2. Easter Island has always been fascinating to me. I hope there’s an opportunity for me to go someday. Your blog post pointed out so many different things to see there…including some I wasn’t aware of. Your photos are beautiful, and your post very informative!

  3. Easter Island comes up as a place with so many untold stories etched in stone. The massive stone figures are intriguing and all your photos are stunning.

  4. I think I twisted my tongues many times reading the names hahaha.. Eastern Island was not on my radar, I just learned about it now, because of you. And now thanks to you I’ve found another interesting place to check out. It looks so amazing, look at all those statues made me real curious. I’d sure love to see them up close.

  5. Thanks for sharing! I would totally love to head to easter island! I love the massive stone figures. Each of the stone figures seems to be telling you a story.

  6. Wow very interesting! I really do want to visit Easter Island someday. I didn’t know about the cool restaurants, so that makes it even more interesting to check out! Ancient civilization & good food? Sign me up.

  7. This was a great article to read, I’ve always wanted to visit Easter island and I will get there one day. The pictures are up there with some of the best I’ve seen of the carvings, it makes me want to hop on a plane and head there straight away.

  8. Awesome article! We hope to go there sometime within the next two years, and I’ll save this so I can get a fresh read when we go 🙂

  9. I love volcanic craters, history and sculptures- I’d love to go! Any tips on making it more affordable- I’ve heard it is very expensive to get there.

  10. This is definitely on my bucket list, it’s one of the islands I have wanted to visit since I was a kid. It’s really incredible, even if you’re seeing it from pictures. I can only imagine how lovely it must be when you’re actually there. I love the history behind it too.

  11. This is one place I’ve always wanted to go! It’s so cool to see what the statues would have looked like in one of your first pictures. The eyes are a bit jarring!

  12. When I first learned about Easter Island as a teenager, I thought it was the most interesting place I’ve ever heard of. I never heard about the caves there and really enjoyed all of your photos. They are beautiful.

  13. It’s really good to see there’s more to Easter Island than just the statues! We’re considering it for next year and weren’t sure if it would be worth the effort and expense but I’m thinking it is looking at this!

  14. Wow you always have some great photos but I love this article. Interesting to know a little bit more about the culture/history side of things.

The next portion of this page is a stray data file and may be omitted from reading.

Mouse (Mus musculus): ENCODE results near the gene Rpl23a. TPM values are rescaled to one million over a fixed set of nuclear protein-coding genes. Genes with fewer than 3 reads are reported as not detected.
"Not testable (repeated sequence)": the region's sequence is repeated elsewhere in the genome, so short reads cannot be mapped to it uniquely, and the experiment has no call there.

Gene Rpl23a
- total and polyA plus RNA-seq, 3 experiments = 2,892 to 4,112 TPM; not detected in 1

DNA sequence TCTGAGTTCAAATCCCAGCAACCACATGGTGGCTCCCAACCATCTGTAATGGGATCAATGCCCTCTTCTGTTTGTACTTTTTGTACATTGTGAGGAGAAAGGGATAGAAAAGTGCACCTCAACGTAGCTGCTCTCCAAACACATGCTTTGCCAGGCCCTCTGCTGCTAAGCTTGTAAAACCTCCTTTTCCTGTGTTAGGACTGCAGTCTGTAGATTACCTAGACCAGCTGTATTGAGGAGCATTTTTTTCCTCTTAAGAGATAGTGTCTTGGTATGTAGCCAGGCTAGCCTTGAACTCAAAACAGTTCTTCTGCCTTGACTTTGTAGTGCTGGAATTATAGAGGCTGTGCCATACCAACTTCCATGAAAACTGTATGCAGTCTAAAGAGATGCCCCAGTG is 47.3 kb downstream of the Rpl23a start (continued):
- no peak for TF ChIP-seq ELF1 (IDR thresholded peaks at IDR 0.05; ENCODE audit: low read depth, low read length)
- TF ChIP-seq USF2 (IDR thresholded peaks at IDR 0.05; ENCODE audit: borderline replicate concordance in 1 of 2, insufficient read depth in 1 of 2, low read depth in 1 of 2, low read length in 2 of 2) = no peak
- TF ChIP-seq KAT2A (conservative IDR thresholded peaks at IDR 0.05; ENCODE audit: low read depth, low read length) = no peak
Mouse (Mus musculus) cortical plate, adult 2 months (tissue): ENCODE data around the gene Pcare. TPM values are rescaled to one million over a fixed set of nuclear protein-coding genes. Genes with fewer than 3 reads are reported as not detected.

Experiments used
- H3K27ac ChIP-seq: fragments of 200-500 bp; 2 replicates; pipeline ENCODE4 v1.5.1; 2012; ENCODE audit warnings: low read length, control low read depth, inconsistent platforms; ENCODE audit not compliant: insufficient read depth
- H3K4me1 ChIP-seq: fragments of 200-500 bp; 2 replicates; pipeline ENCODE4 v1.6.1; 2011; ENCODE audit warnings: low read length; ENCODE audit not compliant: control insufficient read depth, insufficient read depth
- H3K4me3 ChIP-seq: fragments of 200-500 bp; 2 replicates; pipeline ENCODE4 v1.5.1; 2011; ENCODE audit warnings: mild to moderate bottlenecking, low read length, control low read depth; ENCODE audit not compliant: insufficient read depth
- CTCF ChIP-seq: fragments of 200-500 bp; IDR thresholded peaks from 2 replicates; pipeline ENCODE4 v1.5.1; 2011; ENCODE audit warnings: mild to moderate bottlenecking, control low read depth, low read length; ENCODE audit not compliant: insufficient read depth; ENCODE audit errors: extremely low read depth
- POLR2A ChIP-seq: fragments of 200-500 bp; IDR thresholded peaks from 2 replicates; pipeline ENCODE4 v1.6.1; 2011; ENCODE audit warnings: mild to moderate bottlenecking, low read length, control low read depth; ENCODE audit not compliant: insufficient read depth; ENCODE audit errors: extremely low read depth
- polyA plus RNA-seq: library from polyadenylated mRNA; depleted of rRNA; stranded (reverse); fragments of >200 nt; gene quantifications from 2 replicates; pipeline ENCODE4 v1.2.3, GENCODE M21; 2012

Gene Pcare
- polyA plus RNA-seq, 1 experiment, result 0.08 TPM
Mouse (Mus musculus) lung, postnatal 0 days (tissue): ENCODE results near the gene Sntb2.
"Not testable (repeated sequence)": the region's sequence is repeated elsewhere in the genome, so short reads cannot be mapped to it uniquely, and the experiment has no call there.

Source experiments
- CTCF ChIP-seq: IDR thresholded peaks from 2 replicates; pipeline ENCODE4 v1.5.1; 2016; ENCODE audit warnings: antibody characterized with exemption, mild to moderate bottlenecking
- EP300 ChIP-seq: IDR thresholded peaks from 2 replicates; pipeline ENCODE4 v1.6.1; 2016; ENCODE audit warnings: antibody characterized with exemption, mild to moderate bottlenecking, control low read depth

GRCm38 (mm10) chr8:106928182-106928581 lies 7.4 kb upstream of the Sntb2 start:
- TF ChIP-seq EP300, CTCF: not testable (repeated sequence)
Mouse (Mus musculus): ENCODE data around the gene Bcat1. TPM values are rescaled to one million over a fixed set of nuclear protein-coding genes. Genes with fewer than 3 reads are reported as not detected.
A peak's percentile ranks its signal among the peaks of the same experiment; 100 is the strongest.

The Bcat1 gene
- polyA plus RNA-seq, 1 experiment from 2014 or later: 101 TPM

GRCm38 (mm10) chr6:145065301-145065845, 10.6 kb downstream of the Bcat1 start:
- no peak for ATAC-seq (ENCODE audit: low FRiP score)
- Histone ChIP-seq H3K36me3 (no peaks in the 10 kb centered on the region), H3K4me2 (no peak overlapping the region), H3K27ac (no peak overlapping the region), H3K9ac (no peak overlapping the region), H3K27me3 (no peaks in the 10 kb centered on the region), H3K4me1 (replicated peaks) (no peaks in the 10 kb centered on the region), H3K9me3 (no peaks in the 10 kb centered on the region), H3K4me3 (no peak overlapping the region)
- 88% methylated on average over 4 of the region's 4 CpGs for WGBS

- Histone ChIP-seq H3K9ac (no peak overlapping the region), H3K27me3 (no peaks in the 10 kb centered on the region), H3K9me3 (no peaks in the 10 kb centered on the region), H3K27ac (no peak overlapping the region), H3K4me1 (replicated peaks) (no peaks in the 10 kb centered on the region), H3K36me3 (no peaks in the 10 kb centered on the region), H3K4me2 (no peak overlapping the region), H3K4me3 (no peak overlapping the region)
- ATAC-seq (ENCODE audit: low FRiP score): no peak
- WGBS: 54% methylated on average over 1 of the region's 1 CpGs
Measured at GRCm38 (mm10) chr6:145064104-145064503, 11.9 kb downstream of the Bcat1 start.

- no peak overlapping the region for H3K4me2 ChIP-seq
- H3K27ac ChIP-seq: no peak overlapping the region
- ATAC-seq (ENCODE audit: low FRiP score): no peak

15. Made the trip to Easter Island with Intrepid 4 years ago. I’d love to return one day – it was such a fascinating place! Your article brought back so many memories. It’s a long trip from North America so we added on Peru with Intrepid too.

  16. I love when I can learn about the history of a place as I stare in awe at the photos. I can only imagine what it would have been like in person.

  17. Awesome photos you have taken there! To be honest, it has never been on my to-go list, but I also thought it is a British territory. I have also seen these weirdly looking heads and I loved the last story about swimming in the ocean with sharks and bringing the egg back. Amazing legend!

  18. Wow Hanga Roa only has 5,800 people? I’m from NYC and am used to a city of 9,000,000! Looks wonderful. I’m sure your pictures don’t do it justice. So cool to be somewhere quite secluded.

  19. This brought back such wonderful memories from our own trip! Easter Island is one of the only destinations which I found to live up to it’s hype. Many places over time have been hyped up and I’ve arrived disappointed – but not here. Every bit as magical as the photos and as everyone says!

  20. Love, love, love your photos and this post! I’ve been dying to visit Easter Island for awhile and I almost went when I was traveling through Chile a few years ago, but unfortunately never made it. Your post reminded me that it’s definitely a must-see destination!

  21. It is a shame how little I know about South America. The Easter Island sound like a very special place, though a bit too quiet and remote for me. However, I def. would love to see the statues 🙂

  22. I never thought to put it on my list, but now I think I should. The information you put in here is so interesting, and the sculptures are fascinating. Would love to see this in person!